According to a recent report published by cybersecurity firm Carbon Black, cybercriminals have stolen over $1.1 billion worth of cryptocurrency this year, with moves that purportedly weren’t too hard to pull off.
As reported by CNBC, cybercriminals use the dark web to facilitate cryptocurrency theft. Carbon Black estimates that there are 12,000 marketplaces with about 34,000 listings related to cryptocurrency theft on them.
Malware used to steal cryptocurrencies, per McElroy, often comes with customer service, and costs an average of $224, but can be as cheap as $1.04. Per Carbon Black’s study, marketplaces listing tools used to steal cryptocurrencies have grown into a $6.7 million economy.
McElroy added that to become a cybercriminal, all dark web users need to do is access specific websites and buy specific products. After that, they don’t even need to know how to code, as customer service will help them along the way.
A strategist at the cybersecurity firm, Rick McElroy, was quoted as saying:
“It's surprising just how easy it is without any tech skill to commit cybercrimes like ransomware. It's not always these large nefarious groups, it's in anybody's hands.”
As such, crypto thefts can come from organized cartels running sophisticated schemes, or from groups and individuals extorting exchanges and companies. Often, the strategist noted, highly trained unemployed engineers who need to pay rent turn to cybercrime.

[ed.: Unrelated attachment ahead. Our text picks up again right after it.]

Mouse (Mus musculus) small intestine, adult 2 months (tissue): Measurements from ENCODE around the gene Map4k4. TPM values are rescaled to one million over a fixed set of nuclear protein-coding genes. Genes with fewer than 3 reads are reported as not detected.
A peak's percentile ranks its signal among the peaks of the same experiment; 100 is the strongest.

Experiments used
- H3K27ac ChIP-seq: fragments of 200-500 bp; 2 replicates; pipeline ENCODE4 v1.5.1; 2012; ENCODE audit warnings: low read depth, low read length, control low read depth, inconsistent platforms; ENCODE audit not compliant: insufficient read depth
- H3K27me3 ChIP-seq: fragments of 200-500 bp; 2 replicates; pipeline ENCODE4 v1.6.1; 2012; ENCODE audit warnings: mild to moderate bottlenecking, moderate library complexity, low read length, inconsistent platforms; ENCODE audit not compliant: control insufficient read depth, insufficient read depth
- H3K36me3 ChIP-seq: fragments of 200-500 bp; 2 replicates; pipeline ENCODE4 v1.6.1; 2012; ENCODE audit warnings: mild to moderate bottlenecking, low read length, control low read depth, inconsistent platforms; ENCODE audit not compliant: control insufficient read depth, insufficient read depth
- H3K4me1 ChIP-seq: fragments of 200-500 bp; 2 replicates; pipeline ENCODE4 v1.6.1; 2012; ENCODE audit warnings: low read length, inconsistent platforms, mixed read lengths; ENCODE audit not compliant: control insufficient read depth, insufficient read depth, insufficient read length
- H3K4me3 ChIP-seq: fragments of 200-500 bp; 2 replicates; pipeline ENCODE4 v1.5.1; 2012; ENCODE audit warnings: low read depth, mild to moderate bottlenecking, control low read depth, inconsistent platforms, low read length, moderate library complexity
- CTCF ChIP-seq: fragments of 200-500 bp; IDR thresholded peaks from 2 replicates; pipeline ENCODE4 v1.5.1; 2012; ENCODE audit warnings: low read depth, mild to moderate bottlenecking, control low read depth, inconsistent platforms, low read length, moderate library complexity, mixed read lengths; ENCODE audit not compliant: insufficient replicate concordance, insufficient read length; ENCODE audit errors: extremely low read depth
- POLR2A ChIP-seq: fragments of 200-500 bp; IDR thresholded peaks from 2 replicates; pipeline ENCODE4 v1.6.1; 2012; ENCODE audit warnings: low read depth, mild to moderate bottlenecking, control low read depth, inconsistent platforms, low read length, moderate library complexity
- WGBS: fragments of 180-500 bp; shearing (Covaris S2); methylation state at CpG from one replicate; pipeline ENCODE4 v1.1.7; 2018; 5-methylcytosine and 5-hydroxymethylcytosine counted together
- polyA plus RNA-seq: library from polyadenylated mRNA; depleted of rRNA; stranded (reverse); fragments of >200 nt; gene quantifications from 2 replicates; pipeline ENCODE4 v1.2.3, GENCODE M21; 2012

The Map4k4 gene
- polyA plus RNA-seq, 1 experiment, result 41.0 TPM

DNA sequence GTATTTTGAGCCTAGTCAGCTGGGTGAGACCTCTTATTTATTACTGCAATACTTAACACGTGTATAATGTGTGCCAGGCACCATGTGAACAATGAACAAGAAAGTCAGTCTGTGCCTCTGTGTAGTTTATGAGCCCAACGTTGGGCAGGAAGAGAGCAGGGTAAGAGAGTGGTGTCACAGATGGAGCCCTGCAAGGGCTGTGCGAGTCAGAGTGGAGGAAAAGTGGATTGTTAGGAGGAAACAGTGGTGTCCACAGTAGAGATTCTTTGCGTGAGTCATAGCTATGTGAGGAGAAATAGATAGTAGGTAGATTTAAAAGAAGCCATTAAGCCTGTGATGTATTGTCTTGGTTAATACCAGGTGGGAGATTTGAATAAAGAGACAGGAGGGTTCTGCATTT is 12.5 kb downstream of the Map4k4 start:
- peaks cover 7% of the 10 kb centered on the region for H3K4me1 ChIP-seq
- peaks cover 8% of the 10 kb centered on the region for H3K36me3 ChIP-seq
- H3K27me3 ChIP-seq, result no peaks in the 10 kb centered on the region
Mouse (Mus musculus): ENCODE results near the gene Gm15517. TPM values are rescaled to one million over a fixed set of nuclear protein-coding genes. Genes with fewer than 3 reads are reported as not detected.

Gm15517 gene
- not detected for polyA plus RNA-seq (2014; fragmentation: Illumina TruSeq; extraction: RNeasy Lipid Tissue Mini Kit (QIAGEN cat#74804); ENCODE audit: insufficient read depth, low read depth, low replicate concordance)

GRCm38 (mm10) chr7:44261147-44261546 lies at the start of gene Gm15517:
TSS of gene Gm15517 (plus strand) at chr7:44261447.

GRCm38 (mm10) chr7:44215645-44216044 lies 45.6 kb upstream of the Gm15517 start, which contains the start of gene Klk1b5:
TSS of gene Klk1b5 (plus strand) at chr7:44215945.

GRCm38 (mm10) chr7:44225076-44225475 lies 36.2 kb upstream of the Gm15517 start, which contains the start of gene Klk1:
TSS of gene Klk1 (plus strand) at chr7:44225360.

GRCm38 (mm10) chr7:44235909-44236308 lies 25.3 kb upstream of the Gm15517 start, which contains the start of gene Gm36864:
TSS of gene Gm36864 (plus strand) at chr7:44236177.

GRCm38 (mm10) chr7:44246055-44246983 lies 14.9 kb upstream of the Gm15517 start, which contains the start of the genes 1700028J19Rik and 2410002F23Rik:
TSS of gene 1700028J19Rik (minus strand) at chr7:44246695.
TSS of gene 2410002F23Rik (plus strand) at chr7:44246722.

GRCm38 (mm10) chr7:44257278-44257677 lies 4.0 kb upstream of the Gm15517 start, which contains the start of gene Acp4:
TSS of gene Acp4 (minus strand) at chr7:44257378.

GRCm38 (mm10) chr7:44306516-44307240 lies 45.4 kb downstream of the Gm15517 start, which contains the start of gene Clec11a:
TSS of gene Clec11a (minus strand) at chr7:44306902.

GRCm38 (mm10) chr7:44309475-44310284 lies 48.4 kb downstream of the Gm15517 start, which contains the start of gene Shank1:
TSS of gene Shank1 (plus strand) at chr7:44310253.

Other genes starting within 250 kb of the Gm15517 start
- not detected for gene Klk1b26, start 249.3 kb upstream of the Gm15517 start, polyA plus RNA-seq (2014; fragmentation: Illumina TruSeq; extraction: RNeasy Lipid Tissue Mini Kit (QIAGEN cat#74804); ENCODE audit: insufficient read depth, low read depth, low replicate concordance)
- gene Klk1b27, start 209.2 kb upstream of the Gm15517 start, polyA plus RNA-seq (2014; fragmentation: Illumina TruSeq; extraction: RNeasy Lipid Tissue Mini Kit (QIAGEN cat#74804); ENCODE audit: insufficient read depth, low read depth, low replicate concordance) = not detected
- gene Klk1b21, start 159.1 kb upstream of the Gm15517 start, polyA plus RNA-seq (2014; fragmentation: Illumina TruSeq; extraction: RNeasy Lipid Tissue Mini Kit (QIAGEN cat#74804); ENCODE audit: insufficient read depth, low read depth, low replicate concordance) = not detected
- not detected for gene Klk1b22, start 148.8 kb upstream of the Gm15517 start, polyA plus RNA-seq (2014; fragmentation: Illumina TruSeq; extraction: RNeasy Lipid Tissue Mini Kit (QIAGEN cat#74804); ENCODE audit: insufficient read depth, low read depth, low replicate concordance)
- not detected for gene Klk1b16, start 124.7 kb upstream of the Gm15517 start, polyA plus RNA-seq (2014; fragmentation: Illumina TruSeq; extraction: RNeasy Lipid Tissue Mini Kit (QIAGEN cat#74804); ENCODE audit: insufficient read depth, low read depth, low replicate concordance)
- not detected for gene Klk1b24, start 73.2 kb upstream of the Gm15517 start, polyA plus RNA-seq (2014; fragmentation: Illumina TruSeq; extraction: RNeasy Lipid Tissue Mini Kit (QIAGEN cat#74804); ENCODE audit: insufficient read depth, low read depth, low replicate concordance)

He added that first-time investors fail to properly secure their funds, and that unlike fiat currencies stored in banks, cryptocurrencies aren’t protected by a third party. The strategist said:
“Usually we rely on banks, the tools are out there but investors need to know how to do this. A lot of people are unaware in this new gold rush, people are using cloud wallets and not securing their money.”
Per Carbon Black’s report, exchanges are the most popular target cybercriminals hit, as they were hit with 27 percent of this year’s attacks. The most notable case was that of Tokyo-based Coincheck, which lost over $500 million worth of NEM tokens earlier this year. Recently, cryptocurrency exchange Bitfinex was hit with a distributed denial of service (DDoS) attack, although seemingly no funds were lost.
After exchanges, businesses were the most targeted group, making up for 21 percent of the attacks. Per Carbon Black, hackers often encrypt their files to demand a ransom in cryptocurrency. No names were revealed, as “some of the incidents were not yet public.”
Cybercriminals prefer Monero
The cybersecurity firm’s report further reveals that bitcoin isn’t the most sought-after cryptocurrency among cybercriminals, as only about 10 percent of attacks were looking for it. Ethereum, the second largest cryptocurrency by market cap, accounted for 11 percent.
Notably, 44 percent of all attacks were related to privacy-centric cryptocurrency Monero (XMR), because of the anonymity it provides, with its relatively low transaction fees also being a factor. The United States were the most affected country, hit with 24 percent of crypto-related attacks, while China was hit with 10 percent. The United Kingdom came in third place, with 8 percent of attacks directed towards it.